Professional Education Makes a Difference in Humanitarian Relief

Posted August 1, 2012 | Atlanta, GA

The Georgia Tech Center for Health and Humanitarian Logistics (HHL) has launched a new professional education certificate program. The three-course program draws audiences from tactical and strategic members of non-governmental organizations, companies involved in humanitarian relief or health delivery, domestic or foreign government employees or public health officials, foundation members, donors, and other individuals interested in health and humanitarian topics. The goal of the program is to enhance the knowledge and experience of participants on logistics and supply-chain topics related to a broad range of activities including preparing, responding to, and recovery from natural and man-made disasters, as well as ongoing humanitarian crises due to war, famine, infectious diseases, and chronic health problems.

Participants who attended the first two courses earlier this year have lived or worked in countries all over the world. Their experiences both in the United States and other countries motivated them to learn how to take a systematic approach for more efficient and effective decision-making in challenging situations. Among current participants in the program, Amy Coombe commented that “this course elevates the rigor” with which she can “determine efficient mechanisms and strategies to make the best use of limited resources.”  Some of the participants, including Chris Knobel mentioned that most of their experiences have been hands-on and learned from other logisticians. “It was fascinating listening to the complexities of modeling and forecasting and its benefit for decision making. I personally feel that having a basic understanding of the concepts will benefit my own knowledge of logistics,” said Knobel. “There are very few courses in the world that address the concepts that this class did.”

The program consists of three courses:

(1.) Pre-planning Strategy for Health and Humanitarian Organizations (2 days)
(2.) Tactical Decision Making in Public Health and Humanitarian Response (2.5 days)
(3.) Systems Operations in Health and Humanitarian Response (2.5 days)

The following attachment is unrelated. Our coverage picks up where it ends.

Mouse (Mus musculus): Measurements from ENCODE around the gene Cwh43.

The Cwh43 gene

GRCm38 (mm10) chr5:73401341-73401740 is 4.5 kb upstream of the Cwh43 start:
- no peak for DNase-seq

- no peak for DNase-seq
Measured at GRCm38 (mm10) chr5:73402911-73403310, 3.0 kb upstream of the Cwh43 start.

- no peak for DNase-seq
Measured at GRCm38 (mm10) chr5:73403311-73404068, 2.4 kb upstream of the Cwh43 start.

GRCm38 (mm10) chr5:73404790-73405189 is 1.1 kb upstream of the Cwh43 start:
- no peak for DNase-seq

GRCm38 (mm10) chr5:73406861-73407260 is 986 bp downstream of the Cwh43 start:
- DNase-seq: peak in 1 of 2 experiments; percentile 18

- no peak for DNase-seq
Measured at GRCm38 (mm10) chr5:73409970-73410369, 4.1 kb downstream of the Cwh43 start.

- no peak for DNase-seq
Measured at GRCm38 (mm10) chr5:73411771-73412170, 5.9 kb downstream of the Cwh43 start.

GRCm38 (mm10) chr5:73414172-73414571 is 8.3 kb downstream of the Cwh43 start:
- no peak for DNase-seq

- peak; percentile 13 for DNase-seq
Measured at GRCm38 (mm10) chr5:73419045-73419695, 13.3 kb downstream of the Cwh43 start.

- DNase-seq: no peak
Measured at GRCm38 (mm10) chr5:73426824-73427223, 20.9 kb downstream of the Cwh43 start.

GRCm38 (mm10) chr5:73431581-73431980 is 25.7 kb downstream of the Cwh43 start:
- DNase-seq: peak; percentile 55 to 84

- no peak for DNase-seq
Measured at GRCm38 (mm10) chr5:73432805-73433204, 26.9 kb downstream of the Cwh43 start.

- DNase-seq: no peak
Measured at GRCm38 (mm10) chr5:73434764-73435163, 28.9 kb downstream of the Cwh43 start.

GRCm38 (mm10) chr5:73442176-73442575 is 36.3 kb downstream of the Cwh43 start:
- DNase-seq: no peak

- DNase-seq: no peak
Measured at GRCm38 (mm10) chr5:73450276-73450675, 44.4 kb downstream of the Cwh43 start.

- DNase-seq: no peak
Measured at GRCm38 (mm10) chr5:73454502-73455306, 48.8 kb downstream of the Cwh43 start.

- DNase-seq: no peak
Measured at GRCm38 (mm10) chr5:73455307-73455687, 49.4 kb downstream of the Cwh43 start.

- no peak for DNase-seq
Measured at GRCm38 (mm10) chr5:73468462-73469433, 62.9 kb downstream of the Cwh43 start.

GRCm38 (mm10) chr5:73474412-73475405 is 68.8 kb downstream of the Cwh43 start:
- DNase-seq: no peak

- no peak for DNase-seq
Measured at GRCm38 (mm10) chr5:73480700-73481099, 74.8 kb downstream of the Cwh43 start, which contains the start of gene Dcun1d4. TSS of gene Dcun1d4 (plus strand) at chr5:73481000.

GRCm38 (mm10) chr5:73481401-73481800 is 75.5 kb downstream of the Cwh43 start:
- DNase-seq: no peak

Each course is currently offered once a year in January, May, and September, respectively. Participants who successfully complete the requirements of all three courses receive a certificate from Georgia Tech in Health and Humanitarian Logistics. Course topics include demand management and forecasting, procurement, inventory management, distribution, network design, strategies for allocating limited resources, collaboration and coordination, and measuring and evaluating system performance.

The learning experience is maximized through a blended delivery format, consisting of pre and post-course online modules, mixed with face-to-face instructor-led classroom time. The participants found the course to be a great learning experience as well as truly engaging, and also commented that the lectures, worksheets, and discussions were relevant to their work. Referring to one of the hands-on exercises in the class, Nancy Brockway from the American Red Cross explained how the program helped her “understand how the variables impacted decision making, and after plugging it into the model, seeing that the logic to my thinking worked.”

Participants greatly enjoy and benefit from the interactions in the classroom. “I learned a lot from colleagues from other fields and countries. Having participants with various backgrounds and from different fields was an incentive for fruitful discussions,” said Simplice Kamdem Takoubo, from USAID/Benin.  “The course provided me with new skills that I use daily in my job to increase the efficiency of U.S. Government support in achieving country goals.” said Takoubo.  "The participants' strong, varied backgrounds brought together many insightful perspectives," added Christopher Roberts of Critical Angle Enterprises.  Shawn Robinson from the Centers for Disease Control and Prevention commented that the “exposure to the varying degrees of expertise and experiences was eye opening and useful.” 

The long-term impact of the courses is viewed very positively by the participants, both for their own personal and professional growth, and also in terms of the benefits to their organizations and the constituents they serve. “For my long-term career goals I will have the capacity to contribute in my current position at Direct Relief to expand our capacity and efficiency. Having critical logistics thinking along with a background in public health gives me a unique set of skills to aid in any position I may have,” says Jennifer Lemberger from Direct Relief International.   Noah Kafumbe, Supply Chain Manager for International Trachoma Initiative, Inc., believes that the new skills he acquired will enhance his capacity “to contribute to the program design, and strategy development for in-country health supply chain system.”  Also commenting on the program’s long-term impact, Amy Patterson from The Carter Center expects “to improve distribution systems and stock management systems for bed nets, malaria treatments and mass drug administration of treatments for neglected tropical diseases” from what she learned from the course.

Scholarship support of these courses is made available through the generosity of The UPS Foundation, Andrea L. Laliberte, and Richard E. and Charlene O. Zalesky. For more information about the scholarships, please visit http://hhls.scl.gatech.edu.  To learn more about the program and to register online for a course, visit www.scl.gatech.edu/HHL, or e-mail hhlcourses@isye.gatech.edu.